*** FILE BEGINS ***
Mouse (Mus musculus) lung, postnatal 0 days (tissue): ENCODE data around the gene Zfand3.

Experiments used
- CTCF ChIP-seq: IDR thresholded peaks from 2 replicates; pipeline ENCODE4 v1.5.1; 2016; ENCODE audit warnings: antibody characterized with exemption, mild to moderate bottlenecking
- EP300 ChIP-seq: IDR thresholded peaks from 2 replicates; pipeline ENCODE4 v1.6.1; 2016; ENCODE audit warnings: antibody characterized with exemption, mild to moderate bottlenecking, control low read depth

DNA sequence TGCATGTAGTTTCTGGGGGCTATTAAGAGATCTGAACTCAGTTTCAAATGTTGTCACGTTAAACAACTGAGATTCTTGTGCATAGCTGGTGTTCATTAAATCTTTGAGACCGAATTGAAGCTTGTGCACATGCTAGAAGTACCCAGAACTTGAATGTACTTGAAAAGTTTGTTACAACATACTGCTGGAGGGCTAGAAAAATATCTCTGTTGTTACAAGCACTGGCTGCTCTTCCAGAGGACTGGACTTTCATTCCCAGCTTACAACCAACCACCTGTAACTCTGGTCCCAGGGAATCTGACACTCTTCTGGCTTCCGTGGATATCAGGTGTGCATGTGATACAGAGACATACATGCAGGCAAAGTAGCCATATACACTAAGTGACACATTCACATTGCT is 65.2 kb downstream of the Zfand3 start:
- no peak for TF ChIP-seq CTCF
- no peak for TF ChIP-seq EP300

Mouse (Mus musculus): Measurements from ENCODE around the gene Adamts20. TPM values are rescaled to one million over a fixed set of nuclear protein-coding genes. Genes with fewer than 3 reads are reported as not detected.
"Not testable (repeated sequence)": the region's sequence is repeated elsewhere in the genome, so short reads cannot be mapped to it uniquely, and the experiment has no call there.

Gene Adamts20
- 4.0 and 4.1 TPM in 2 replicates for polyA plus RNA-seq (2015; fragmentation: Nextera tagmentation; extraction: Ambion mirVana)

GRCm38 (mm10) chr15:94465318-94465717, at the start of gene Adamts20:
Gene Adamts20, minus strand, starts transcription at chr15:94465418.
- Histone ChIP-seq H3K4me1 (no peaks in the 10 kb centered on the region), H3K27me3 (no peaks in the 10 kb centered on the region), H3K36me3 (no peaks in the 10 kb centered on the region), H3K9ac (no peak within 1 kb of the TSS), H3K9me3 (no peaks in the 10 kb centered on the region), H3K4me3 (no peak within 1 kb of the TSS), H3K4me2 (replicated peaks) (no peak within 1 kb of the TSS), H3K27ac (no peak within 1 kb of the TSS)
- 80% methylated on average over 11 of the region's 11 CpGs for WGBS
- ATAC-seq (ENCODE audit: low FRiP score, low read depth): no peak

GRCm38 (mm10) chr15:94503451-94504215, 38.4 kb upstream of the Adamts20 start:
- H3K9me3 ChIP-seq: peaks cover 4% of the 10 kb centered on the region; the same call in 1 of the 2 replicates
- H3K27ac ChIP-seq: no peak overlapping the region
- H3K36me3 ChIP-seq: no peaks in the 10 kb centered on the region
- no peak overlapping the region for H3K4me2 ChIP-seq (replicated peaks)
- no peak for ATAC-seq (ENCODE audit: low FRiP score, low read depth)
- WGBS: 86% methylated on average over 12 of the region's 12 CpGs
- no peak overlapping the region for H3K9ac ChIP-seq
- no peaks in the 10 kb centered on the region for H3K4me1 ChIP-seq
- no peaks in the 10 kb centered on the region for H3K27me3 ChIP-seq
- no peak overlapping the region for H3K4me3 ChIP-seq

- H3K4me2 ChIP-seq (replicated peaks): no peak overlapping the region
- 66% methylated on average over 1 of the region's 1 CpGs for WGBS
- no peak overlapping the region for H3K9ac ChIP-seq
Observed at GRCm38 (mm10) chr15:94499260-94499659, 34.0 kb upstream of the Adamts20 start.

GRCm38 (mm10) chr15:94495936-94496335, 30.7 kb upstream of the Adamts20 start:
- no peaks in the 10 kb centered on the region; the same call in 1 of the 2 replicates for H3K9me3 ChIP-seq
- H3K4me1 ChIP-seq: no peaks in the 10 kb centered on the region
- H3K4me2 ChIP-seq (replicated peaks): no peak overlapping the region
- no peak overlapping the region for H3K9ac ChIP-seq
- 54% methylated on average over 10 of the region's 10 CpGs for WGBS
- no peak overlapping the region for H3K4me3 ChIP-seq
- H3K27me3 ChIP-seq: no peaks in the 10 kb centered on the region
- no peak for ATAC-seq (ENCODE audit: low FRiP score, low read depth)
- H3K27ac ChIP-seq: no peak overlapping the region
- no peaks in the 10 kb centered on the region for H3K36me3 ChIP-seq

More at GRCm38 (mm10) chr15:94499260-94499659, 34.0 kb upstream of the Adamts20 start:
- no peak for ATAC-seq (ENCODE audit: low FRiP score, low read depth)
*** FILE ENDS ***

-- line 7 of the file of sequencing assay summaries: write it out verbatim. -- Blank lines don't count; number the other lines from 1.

- no peak for TF ChIP-seq EP300